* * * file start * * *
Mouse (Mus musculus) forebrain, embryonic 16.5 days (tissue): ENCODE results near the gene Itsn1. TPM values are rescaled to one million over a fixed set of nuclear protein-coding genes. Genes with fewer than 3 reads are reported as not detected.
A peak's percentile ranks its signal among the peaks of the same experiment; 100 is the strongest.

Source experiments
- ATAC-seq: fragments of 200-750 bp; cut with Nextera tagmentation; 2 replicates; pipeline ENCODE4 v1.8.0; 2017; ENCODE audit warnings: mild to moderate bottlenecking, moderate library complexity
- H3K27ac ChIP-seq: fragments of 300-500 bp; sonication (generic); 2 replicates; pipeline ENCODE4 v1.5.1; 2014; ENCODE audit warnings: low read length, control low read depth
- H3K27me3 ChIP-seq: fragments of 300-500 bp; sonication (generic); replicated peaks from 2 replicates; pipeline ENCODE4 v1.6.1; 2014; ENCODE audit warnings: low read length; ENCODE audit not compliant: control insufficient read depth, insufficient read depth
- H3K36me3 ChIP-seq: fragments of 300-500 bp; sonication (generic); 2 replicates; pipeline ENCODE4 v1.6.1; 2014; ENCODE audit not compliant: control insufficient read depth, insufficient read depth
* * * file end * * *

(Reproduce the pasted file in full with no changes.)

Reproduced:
Mouse (Mus musculus) forebrain, embryonic 16.5 days (tissue): ENCODE results near the gene Itsn1. TPM values are rescaled to one million over a fixed set of nuclear protein-coding genes. Genes with fewer than 3 reads are reported as not detected.
A peak's percentile ranks its signal among the peaks of the same experiment; 100 is the strongest.

Source experiments
- ATAC-seq: fragments of 200-750 bp; cut with Nextera tagmentation; 2 replicates; pipeline ENCODE4 v1.8.0; 2017; ENCODE audit warnings: mild to moderate bottlenecking, moderate library complexity
- H3K27ac ChIP-seq: fragments of 300-500 bp; sonication (generic); 2 replicates; pipeline ENCODE4 v1.5.1; 2014; ENCODE audit warnings: low read length, control low read depth
- H3K27me3 ChIP-seq: fragments of 300-500 bp; sonication (generic); replicated peaks from 2 replicates; pipeline ENCODE4 v1.6.1; 2014; ENCODE audit warnings: low read length; ENCODE audit not compliant: control insufficient read depth, insufficient read depth
- H3K36me3 ChIP-seq: fragments of 300-500 bp; sonication (generic); 2 replicates; pipeline ENCODE4 v1.6.1; 2014; ENCODE audit not compliant: control insufficient read depth, insufficient read depth